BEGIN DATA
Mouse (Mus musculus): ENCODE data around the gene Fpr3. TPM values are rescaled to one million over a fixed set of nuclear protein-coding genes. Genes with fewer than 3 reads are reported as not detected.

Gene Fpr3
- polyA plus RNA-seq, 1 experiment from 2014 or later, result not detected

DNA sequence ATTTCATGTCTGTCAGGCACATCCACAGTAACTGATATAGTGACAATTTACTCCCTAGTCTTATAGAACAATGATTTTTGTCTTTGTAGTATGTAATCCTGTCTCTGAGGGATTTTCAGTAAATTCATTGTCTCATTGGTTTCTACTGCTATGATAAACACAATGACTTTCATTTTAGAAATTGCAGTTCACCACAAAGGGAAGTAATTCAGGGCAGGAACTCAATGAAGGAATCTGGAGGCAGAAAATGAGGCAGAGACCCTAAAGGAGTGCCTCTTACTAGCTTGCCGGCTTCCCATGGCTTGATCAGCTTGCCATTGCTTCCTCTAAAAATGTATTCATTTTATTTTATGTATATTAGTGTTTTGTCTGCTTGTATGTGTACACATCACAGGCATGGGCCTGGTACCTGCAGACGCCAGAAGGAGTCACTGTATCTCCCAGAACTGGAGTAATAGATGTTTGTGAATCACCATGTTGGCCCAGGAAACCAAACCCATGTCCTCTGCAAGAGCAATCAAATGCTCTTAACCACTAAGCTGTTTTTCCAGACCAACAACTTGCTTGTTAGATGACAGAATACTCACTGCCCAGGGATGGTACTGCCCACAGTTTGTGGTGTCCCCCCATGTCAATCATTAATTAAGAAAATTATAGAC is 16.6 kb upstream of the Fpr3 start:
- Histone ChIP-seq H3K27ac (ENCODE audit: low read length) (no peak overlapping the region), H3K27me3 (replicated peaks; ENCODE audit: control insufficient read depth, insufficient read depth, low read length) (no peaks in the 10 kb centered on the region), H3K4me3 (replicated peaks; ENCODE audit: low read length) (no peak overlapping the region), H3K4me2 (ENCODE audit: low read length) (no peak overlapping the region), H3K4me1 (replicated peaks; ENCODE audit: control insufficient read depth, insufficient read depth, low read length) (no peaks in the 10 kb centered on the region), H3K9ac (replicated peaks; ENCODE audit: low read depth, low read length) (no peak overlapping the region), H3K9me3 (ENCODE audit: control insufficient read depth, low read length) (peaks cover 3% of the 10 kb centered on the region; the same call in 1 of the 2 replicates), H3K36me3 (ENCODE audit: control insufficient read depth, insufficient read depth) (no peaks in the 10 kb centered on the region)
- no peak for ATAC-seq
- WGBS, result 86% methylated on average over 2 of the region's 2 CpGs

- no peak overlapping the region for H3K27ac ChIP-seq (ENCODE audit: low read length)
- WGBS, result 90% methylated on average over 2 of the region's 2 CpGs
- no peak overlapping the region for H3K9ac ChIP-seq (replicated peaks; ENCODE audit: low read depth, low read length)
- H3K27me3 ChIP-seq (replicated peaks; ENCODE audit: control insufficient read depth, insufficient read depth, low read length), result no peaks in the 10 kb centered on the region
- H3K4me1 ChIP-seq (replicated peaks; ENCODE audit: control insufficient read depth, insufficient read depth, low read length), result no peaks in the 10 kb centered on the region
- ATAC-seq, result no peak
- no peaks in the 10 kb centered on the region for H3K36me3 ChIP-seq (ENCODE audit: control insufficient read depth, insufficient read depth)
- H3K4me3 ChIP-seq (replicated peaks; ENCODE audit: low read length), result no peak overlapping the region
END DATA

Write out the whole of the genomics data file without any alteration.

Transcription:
Mouse (Mus musculus): ENCODE data around the gene Fpr3. TPM values are rescaled to one million over a fixed set of nuclear protein-coding genes. Genes with fewer than 3 reads are reported as not detected.

Gene Fpr3
- polyA plus RNA-seq, 1 experiment from 2014 or later, result not detected

DNA sequence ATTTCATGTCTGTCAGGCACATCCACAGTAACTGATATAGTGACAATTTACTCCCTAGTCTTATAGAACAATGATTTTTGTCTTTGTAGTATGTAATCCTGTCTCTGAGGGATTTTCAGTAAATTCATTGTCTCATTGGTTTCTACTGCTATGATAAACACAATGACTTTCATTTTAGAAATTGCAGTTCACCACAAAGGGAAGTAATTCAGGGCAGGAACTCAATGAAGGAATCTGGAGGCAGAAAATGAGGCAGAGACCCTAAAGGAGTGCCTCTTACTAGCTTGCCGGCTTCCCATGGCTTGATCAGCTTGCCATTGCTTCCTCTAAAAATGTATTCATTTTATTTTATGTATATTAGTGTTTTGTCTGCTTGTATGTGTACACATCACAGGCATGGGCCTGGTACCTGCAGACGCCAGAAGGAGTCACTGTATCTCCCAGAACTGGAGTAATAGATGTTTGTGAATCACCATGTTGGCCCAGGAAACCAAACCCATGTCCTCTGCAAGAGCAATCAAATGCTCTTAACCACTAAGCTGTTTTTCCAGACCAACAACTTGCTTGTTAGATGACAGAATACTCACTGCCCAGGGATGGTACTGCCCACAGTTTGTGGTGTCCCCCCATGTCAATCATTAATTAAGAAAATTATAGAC is 16.6 kb upstream of the Fpr3 start:
- Histone ChIP-seq H3K27ac (ENCODE audit: low read length) (no peak overlapping the region), H3K27me3 (replicated peaks; ENCODE audit: control insufficient read depth, insufficient read depth, low read length) (no peaks in the 10 kb centered on the region), H3K4me3 (replicated peaks; ENCODE audit: low read length) (no peak overlapping the region), H3K4me2 (ENCODE audit: low read length) (no peak overlapping the region), H3K4me1 (replicated peaks; ENCODE audit: control insufficient read depth, insufficient read depth, low read length) (no peaks in the 10 kb centered on the region), H3K9ac (replicated peaks; ENCODE audit: low read depth, low read length) (no peak overlapping the region), H3K9me3 (ENCODE audit: control insufficient read depth, low read length) (peaks cover 3% of the 10 kb centered on the region; the same call in 1 of the 2 replicates), H3K36me3 (ENCODE audit: control insufficient read depth, insufficient read depth) (no peaks in the 10 kb centered on the region)
- no peak for ATAC-seq
- WGBS, result 86% methylated on average over 2 of the region's 2 CpGs

- no peak overlapping the region for H3K27ac ChIP-seq (ENCODE audit: low read length)
- WGBS, result 90% methylated on average over 2 of the region's 2 CpGs
- no peak overlapping the region for H3K9ac ChIP-seq (replicated peaks; ENCODE audit: low read depth, low read length)
- H3K27me3 ChIP-seq (replicated peaks; ENCODE audit: control insufficient read depth, insufficient read depth, low read length), result no peaks in the 10 kb centered on the region
- H3K4me1 ChIP-seq (replicated peaks; ENCODE audit: control insufficient read depth, insufficient read depth, low read length), result no peaks in the 10 kb centered on the region
- ATAC-seq, result no peak
- no peaks in the 10 kb centered on the region for H3K36me3 ChIP-seq (ENCODE audit: control insufficient read depth, insufficient read depth)
- H3K4me3 ChIP-seq (replicated peaks; ENCODE audit: low read length), result no peak overlapping the region